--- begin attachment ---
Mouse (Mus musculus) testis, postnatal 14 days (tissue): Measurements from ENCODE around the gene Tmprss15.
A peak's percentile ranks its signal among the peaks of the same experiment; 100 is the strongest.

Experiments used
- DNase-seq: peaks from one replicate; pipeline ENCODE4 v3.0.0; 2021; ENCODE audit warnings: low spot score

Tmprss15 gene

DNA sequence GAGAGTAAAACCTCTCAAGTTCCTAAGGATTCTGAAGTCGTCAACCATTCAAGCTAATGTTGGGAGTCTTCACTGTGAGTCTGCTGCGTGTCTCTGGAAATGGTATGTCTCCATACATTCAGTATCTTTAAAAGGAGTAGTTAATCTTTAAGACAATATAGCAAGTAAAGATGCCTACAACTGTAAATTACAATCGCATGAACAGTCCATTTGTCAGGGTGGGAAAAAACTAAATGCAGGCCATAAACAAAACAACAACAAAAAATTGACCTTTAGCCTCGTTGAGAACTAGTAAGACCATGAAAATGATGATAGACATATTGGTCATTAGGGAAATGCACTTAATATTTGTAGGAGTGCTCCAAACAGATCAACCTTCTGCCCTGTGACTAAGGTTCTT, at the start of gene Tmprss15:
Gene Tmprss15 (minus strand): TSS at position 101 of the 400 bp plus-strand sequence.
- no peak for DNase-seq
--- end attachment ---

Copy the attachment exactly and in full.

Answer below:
Mouse (Mus musculus) testis, postnatal 14 days (tissue): Measurements from ENCODE around the gene Tmprss15.
A peak's percentile ranks its signal among the peaks of the same experiment; 100 is the strongest.

Experiments used
- DNase-seq: peaks from one replicate; pipeline ENCODE4 v3.0.0; 2021; ENCODE audit warnings: low spot score

Tmprss15 gene

DNA sequence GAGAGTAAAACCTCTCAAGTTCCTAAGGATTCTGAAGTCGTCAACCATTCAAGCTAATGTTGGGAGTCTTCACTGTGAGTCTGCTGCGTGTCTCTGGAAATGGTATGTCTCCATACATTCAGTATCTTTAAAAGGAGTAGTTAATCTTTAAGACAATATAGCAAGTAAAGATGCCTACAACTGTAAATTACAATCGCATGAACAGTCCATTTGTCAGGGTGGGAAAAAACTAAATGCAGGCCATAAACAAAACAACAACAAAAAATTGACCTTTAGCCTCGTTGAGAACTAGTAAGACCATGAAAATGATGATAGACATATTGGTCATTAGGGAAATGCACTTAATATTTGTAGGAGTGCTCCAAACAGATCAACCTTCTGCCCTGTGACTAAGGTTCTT, at the start of gene Tmprss15:
Gene Tmprss15 (minus strand): TSS at position 101 of the 400 bp plus-strand sequence.
- no peak for DNase-seq